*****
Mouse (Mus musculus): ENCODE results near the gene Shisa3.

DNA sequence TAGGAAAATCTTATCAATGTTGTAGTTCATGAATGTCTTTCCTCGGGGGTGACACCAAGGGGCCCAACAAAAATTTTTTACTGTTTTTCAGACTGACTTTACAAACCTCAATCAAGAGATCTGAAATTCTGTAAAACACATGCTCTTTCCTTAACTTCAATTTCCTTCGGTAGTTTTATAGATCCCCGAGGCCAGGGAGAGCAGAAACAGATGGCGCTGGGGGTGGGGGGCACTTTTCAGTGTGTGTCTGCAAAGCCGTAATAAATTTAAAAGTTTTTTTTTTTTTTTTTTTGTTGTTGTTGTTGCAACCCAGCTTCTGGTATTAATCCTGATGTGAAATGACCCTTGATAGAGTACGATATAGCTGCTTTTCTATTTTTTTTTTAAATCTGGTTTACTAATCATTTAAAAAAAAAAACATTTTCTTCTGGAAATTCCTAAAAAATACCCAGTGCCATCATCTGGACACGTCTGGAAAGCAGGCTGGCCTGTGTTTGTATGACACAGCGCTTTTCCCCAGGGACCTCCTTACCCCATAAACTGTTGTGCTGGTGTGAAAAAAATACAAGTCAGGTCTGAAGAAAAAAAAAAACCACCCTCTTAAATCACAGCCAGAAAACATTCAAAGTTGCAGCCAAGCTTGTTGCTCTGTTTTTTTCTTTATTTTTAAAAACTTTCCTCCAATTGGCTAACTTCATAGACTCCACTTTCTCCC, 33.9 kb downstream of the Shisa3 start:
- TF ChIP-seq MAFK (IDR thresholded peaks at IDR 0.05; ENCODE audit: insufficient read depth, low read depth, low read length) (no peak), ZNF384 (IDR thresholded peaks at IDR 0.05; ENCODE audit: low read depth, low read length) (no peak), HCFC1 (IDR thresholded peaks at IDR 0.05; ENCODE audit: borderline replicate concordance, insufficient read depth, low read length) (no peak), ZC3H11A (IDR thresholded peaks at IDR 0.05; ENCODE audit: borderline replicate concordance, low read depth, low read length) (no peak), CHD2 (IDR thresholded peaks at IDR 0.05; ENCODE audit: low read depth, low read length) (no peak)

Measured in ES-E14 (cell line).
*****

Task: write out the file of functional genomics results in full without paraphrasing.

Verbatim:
Mouse (Mus musculus): ENCODE results near the gene Shisa3.

DNA sequence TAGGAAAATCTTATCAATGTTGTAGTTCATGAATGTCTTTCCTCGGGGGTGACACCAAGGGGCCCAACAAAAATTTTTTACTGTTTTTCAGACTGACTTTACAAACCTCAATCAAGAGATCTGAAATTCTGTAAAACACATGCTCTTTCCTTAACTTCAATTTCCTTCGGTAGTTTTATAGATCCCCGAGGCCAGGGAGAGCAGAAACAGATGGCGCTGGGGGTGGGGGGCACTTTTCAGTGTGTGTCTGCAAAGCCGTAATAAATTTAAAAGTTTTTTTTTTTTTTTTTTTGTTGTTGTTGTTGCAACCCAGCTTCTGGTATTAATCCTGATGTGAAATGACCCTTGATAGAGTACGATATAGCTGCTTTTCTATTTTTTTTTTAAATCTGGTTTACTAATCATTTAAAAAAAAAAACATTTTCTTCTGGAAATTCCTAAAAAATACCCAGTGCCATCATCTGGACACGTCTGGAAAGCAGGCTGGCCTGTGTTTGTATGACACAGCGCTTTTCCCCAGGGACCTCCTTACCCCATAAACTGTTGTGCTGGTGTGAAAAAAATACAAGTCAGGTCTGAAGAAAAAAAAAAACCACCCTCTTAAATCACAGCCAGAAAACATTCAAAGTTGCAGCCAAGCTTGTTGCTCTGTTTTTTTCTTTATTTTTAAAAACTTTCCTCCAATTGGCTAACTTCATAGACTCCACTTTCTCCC, 33.9 kb downstream of the Shisa3 start:
- TF ChIP-seq MAFK (IDR thresholded peaks at IDR 0.05; ENCODE audit: insufficient read depth, low read depth, low read length) (no peak), ZNF384 (IDR thresholded peaks at IDR 0.05; ENCODE audit: low read depth, low read length) (no peak), HCFC1 (IDR thresholded peaks at IDR 0.05; ENCODE audit: borderline replicate concordance, insufficient read depth, low read length) (no peak), ZC3H11A (IDR thresholded peaks at IDR 0.05; ENCODE audit: borderline replicate concordance, low read depth, low read length) (no peak), CHD2 (IDR thresholded peaks at IDR 0.05; ENCODE audit: low read depth, low read length) (no peak)

Measured in ES-E14 (cell line).